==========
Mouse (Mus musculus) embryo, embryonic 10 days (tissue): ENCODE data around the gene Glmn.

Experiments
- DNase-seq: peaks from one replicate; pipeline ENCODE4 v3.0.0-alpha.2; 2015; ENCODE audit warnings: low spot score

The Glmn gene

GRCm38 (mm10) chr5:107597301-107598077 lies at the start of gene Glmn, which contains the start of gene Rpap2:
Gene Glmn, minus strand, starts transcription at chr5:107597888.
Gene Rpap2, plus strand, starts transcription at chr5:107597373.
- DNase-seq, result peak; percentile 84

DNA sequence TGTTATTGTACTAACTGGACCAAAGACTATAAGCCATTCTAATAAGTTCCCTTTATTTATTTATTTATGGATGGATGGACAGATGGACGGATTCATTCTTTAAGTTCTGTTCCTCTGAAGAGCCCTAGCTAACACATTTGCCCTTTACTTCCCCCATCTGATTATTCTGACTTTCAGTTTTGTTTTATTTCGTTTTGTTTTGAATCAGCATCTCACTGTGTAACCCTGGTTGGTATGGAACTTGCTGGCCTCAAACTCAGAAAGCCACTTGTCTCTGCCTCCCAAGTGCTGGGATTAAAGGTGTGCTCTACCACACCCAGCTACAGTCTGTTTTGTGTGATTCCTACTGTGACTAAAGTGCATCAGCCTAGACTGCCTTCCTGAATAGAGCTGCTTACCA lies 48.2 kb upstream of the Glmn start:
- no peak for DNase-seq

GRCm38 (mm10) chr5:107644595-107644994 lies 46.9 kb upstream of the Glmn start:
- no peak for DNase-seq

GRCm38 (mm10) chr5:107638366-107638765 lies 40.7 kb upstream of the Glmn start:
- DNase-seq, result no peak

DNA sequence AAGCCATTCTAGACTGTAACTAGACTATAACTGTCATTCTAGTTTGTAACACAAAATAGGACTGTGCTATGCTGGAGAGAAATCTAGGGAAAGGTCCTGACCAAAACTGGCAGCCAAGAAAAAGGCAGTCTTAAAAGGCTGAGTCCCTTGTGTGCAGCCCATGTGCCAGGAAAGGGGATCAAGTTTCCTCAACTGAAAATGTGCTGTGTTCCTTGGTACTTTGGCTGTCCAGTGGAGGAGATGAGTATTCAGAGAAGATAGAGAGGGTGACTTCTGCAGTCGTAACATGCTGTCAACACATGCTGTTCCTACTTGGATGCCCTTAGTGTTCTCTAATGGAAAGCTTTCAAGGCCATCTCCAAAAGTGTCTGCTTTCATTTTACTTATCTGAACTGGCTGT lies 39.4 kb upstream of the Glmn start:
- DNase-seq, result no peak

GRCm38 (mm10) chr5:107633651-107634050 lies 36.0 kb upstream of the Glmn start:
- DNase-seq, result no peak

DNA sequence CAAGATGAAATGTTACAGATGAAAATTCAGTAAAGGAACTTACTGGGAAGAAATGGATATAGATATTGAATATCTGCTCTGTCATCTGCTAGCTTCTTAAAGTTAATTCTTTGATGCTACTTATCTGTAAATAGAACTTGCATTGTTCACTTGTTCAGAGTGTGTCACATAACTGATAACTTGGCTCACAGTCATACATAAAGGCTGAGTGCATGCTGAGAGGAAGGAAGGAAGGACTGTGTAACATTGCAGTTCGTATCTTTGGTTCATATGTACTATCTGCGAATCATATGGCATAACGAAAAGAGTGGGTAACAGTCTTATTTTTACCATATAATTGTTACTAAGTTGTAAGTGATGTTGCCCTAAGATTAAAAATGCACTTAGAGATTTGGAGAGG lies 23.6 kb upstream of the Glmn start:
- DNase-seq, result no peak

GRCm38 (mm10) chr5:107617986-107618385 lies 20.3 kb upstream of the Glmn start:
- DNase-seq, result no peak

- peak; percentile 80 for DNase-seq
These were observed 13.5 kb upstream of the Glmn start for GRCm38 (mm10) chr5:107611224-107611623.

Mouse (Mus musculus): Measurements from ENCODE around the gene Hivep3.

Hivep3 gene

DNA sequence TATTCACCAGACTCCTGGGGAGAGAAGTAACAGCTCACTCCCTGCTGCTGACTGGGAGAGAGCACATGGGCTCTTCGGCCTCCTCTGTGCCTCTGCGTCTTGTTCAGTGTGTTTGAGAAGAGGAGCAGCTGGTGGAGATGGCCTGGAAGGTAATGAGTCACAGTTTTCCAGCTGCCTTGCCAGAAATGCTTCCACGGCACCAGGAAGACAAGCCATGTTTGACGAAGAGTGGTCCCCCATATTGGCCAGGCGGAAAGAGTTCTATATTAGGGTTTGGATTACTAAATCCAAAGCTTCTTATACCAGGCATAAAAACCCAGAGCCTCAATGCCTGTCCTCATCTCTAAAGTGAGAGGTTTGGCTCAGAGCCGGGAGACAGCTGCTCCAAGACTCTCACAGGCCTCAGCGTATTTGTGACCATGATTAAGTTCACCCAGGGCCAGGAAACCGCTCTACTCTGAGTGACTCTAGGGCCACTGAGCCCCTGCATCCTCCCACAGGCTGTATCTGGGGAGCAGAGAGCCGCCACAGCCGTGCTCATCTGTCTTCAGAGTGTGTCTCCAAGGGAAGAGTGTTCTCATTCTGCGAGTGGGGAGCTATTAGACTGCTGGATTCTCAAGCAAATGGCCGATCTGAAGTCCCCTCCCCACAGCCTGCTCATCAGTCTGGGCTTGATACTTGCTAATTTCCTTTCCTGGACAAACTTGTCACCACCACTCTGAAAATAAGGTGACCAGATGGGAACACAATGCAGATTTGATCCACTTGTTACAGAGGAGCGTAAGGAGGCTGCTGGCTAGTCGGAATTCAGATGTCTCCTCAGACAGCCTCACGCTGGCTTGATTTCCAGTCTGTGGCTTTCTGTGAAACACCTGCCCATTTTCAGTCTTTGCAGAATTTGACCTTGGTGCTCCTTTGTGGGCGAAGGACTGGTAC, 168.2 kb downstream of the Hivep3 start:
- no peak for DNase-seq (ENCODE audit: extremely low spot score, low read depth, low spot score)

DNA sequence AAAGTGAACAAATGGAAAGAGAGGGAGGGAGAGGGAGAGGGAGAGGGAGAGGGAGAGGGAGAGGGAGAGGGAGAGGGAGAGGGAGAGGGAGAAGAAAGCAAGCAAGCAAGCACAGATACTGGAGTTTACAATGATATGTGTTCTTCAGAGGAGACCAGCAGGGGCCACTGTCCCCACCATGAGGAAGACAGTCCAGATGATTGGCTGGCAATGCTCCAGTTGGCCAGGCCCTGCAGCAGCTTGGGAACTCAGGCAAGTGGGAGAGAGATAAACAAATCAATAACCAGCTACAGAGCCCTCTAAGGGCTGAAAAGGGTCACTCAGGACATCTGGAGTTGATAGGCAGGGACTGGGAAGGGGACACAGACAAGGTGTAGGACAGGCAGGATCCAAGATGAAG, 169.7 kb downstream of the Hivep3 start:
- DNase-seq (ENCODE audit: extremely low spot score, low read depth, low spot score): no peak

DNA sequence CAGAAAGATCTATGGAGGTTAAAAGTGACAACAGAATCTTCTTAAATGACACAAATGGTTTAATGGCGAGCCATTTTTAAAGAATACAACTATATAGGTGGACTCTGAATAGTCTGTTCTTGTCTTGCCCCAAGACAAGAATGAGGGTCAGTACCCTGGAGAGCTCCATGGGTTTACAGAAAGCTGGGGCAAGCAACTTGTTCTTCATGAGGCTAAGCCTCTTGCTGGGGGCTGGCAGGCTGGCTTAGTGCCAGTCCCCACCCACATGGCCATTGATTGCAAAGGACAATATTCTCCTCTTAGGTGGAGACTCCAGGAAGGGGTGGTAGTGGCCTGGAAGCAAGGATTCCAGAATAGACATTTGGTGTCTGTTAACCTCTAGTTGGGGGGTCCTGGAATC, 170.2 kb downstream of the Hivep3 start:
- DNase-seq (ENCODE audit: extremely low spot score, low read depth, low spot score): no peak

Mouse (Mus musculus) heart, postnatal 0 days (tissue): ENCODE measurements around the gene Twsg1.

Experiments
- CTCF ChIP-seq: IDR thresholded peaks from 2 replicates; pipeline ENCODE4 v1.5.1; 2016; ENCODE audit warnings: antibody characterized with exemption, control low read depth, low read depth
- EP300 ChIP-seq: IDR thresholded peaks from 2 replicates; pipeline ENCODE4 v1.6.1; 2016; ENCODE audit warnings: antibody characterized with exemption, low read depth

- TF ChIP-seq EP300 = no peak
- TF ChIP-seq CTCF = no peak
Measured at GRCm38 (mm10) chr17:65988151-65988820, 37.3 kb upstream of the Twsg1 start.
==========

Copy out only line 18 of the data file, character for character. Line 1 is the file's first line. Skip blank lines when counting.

- DNase-seq, result no peak